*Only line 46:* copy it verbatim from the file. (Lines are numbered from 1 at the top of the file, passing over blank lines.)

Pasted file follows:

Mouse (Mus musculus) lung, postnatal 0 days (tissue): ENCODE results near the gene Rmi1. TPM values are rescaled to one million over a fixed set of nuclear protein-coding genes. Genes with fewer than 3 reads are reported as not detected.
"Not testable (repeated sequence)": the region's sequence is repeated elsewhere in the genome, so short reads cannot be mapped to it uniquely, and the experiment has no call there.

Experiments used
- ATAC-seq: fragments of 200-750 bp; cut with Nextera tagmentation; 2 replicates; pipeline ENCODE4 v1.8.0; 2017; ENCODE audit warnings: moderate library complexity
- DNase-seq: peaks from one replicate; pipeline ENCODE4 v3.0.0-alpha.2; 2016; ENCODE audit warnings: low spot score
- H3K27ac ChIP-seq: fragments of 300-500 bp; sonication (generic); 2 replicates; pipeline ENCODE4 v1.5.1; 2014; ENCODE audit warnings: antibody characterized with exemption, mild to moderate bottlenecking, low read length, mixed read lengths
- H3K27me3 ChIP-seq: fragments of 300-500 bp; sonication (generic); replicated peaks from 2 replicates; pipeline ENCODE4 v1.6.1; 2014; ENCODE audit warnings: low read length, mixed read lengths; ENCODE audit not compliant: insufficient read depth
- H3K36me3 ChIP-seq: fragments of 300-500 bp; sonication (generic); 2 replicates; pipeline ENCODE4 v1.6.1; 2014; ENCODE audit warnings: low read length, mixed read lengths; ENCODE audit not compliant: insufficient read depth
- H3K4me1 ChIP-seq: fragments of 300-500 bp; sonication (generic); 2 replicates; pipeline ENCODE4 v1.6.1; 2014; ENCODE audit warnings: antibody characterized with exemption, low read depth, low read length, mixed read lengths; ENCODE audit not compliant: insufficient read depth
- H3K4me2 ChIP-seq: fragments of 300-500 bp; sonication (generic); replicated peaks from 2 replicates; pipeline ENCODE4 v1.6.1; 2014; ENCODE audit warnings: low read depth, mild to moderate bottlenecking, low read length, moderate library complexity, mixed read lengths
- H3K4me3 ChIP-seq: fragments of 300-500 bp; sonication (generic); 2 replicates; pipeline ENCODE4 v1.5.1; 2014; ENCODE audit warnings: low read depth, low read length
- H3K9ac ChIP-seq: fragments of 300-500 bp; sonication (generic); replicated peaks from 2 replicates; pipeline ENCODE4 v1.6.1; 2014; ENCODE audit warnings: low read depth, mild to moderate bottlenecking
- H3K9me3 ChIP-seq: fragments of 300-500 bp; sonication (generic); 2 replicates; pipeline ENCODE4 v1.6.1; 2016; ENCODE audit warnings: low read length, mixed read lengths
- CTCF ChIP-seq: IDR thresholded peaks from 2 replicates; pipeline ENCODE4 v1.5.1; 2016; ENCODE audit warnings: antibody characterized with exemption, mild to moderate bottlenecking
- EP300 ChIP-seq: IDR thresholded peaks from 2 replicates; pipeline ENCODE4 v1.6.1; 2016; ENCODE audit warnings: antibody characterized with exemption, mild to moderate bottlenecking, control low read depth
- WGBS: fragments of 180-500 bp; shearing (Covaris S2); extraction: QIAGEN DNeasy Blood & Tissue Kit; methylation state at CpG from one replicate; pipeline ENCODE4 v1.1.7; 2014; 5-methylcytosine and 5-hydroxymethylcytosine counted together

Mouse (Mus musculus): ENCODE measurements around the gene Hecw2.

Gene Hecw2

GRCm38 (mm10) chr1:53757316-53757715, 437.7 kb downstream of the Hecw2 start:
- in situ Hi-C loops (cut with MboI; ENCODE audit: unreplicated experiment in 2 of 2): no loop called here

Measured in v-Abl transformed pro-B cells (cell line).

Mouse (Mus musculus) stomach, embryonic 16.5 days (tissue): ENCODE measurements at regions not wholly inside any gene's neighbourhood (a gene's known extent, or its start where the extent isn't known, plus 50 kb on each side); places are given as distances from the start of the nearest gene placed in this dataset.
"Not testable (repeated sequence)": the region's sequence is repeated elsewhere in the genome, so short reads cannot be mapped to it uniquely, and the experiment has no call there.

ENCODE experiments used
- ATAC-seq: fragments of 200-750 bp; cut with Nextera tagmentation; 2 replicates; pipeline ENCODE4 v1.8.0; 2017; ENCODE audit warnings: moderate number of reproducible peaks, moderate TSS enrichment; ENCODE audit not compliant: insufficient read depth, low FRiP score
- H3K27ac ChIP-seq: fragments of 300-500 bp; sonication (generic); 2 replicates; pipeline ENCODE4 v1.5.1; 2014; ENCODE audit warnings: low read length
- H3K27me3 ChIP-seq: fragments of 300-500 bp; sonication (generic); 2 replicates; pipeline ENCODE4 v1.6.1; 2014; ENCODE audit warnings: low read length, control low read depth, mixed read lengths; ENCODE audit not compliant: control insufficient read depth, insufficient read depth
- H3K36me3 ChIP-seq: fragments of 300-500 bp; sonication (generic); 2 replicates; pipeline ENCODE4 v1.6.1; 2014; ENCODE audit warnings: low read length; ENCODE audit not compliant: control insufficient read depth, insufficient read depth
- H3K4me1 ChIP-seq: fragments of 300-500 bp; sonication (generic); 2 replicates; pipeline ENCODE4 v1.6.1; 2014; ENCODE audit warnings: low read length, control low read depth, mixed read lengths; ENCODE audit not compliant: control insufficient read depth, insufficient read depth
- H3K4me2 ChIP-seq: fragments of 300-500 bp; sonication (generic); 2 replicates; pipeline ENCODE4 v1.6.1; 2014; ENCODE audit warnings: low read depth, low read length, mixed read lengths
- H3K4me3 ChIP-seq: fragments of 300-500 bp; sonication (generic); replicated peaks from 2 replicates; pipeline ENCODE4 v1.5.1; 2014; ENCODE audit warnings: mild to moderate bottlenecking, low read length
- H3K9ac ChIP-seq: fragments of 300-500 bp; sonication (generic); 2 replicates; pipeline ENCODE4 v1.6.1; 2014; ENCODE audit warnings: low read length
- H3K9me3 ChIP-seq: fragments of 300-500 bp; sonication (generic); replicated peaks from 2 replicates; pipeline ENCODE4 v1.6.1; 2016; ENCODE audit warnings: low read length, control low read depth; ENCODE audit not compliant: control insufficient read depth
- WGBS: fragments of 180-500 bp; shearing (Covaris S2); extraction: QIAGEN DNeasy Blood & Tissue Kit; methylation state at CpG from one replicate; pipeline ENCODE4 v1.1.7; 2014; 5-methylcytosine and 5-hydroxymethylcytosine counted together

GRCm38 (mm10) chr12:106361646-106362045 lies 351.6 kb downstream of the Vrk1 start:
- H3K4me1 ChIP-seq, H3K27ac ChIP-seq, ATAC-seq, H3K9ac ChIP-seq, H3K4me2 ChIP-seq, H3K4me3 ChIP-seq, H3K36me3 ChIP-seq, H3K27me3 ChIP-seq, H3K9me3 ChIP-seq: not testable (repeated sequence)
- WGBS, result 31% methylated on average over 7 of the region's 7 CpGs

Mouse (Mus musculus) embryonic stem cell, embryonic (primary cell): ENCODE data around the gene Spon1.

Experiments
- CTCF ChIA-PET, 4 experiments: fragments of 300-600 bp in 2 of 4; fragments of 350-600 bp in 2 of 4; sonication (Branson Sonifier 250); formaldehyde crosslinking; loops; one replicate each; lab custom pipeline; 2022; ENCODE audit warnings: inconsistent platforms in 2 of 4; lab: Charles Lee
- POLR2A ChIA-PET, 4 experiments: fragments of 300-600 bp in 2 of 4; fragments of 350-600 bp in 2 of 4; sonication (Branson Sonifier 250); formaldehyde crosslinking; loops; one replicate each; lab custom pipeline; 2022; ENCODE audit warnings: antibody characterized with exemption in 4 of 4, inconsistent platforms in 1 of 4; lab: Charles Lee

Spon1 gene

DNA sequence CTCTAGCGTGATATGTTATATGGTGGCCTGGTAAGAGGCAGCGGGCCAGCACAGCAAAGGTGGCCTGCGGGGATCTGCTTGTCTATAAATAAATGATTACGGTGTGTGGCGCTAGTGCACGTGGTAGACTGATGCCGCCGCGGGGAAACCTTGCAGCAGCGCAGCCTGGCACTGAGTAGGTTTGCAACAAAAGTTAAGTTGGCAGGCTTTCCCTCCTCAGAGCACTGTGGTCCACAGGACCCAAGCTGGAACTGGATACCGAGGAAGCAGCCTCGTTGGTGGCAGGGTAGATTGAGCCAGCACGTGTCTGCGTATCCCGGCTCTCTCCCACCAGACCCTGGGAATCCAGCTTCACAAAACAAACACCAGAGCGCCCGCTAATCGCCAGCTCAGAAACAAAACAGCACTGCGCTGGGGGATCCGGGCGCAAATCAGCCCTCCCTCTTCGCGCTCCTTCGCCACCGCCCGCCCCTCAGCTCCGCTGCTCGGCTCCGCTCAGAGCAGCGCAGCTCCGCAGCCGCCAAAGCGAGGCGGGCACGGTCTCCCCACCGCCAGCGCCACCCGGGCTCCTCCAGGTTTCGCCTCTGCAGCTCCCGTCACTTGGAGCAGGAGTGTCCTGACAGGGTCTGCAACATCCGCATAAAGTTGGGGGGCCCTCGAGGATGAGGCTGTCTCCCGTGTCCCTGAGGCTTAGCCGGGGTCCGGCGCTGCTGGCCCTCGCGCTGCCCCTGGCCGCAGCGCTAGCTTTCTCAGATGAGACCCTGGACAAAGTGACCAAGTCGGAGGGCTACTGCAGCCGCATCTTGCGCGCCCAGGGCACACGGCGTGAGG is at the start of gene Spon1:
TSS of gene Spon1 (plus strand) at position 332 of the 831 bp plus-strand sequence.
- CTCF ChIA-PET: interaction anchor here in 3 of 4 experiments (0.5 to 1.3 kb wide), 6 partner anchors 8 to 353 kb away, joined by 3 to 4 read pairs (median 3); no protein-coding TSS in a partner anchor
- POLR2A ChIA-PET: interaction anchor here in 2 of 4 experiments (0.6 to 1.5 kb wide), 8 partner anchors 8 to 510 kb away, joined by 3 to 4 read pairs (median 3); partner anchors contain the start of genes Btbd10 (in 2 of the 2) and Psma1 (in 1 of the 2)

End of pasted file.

- POLR2A ChIA-PET: interaction anchor here in 2 of 4 experiments (0.6 to 1.5 kb wide), 8 partner anchors 8 to 510 kb away, joined by 3 to 4 read pairs (median 3); partner anchors contain the start of genes Btbd10 (in 2 of the 2) and Psma1 (in 1 of the 2)